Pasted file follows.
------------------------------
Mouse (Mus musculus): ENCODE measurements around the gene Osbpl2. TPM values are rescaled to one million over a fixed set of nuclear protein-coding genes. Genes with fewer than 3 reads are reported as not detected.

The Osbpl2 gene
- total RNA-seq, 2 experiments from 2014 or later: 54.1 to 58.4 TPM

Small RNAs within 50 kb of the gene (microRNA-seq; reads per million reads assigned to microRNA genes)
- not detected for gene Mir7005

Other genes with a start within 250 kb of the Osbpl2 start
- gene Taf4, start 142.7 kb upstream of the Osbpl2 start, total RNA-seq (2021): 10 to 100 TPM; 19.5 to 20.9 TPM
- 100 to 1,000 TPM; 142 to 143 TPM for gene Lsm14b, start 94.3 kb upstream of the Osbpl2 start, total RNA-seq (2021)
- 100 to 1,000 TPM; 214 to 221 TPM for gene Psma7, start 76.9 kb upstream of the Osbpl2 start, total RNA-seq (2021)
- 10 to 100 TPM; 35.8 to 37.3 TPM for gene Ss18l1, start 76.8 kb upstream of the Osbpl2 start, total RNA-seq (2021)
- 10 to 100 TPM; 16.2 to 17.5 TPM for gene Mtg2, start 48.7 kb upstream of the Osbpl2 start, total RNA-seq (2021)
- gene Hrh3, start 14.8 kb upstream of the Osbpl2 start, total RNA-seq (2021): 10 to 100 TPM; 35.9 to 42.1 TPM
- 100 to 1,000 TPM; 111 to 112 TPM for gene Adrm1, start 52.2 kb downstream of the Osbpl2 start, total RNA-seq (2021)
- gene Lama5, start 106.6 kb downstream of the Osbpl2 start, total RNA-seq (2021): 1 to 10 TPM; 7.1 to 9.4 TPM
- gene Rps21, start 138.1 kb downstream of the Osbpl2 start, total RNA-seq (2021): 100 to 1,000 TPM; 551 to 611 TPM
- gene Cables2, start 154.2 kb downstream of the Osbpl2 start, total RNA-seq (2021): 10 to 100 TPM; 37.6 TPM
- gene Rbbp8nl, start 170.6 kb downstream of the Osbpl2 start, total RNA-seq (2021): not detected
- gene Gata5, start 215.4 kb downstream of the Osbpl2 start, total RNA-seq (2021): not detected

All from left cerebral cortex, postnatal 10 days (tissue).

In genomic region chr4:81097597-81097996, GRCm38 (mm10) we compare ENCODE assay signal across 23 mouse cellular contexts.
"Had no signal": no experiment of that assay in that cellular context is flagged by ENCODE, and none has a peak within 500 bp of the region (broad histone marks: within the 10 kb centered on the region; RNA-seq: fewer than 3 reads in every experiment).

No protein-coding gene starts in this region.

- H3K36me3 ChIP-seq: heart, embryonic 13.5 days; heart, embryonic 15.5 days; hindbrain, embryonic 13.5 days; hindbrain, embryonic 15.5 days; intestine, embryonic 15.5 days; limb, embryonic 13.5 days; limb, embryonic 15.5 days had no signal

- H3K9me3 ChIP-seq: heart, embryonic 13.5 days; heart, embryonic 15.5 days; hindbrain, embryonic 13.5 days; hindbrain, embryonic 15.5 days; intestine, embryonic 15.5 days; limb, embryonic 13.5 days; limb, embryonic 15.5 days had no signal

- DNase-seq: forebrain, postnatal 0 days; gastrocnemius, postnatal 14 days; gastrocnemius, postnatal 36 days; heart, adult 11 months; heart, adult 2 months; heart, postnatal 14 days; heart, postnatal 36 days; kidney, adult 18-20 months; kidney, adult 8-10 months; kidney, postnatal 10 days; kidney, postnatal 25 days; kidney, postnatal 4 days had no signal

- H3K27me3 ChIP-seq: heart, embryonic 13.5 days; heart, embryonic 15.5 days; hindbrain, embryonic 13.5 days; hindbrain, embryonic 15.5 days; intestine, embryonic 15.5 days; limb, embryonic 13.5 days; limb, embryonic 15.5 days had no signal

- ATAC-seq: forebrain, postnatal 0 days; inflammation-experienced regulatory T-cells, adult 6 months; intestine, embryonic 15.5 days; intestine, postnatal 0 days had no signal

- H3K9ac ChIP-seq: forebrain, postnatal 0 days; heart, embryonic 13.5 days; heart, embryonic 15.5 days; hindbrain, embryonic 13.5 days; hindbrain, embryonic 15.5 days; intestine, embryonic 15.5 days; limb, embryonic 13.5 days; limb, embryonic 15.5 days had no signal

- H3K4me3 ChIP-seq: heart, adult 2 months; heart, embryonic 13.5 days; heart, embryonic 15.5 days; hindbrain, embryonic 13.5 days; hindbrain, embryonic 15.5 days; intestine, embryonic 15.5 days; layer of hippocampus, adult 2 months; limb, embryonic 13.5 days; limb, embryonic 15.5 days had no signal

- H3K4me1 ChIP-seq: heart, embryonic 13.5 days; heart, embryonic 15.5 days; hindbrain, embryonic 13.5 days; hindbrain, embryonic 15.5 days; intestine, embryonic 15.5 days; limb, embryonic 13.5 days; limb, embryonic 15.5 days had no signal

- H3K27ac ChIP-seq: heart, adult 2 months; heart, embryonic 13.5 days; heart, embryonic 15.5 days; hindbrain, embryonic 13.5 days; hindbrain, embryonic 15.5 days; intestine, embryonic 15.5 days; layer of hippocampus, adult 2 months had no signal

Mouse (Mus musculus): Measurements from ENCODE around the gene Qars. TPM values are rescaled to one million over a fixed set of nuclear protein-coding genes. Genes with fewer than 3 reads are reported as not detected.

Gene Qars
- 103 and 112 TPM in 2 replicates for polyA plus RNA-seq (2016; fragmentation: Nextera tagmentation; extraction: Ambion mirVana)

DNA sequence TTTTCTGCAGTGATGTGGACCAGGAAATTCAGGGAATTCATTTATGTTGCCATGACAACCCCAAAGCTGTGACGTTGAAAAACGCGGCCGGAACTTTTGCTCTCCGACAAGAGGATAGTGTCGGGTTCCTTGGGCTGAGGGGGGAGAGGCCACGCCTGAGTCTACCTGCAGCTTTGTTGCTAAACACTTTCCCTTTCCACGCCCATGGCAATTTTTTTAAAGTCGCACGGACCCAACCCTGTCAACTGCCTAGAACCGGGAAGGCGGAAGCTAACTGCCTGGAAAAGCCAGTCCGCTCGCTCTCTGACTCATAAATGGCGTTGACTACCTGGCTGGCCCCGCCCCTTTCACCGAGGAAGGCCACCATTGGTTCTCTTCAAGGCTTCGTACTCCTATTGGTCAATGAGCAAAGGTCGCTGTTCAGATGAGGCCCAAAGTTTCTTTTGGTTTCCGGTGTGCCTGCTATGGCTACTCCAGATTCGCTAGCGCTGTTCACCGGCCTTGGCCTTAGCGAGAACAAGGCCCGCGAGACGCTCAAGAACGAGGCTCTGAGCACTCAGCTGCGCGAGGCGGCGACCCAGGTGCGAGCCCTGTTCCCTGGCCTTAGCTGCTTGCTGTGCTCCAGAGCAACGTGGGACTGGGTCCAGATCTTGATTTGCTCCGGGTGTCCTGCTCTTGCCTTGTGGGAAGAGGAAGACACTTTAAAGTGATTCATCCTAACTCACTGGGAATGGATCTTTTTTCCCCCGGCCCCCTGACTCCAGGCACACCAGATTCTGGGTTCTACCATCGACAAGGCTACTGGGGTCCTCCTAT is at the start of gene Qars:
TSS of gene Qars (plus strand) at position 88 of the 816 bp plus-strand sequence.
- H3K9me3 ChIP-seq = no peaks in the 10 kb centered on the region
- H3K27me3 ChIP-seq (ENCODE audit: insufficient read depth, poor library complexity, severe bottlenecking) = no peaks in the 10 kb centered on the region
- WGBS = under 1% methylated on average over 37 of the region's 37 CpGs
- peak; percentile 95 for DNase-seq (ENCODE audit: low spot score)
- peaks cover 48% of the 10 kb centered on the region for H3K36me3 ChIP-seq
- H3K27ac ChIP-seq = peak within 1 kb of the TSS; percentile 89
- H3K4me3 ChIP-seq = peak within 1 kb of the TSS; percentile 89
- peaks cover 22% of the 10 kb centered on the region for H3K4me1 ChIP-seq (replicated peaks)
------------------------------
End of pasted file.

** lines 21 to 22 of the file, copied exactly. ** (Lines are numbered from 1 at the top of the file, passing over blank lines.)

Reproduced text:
"Had no signal": no experiment of that assay in that cellular context is flagged by ENCODE, and none has a peak within 500 bp of the region (broad histone marks: within the 10 kb centered on the region; RNA-seq: fewer than 3 reads in every experiment).

No protein-coding gene starts in this region.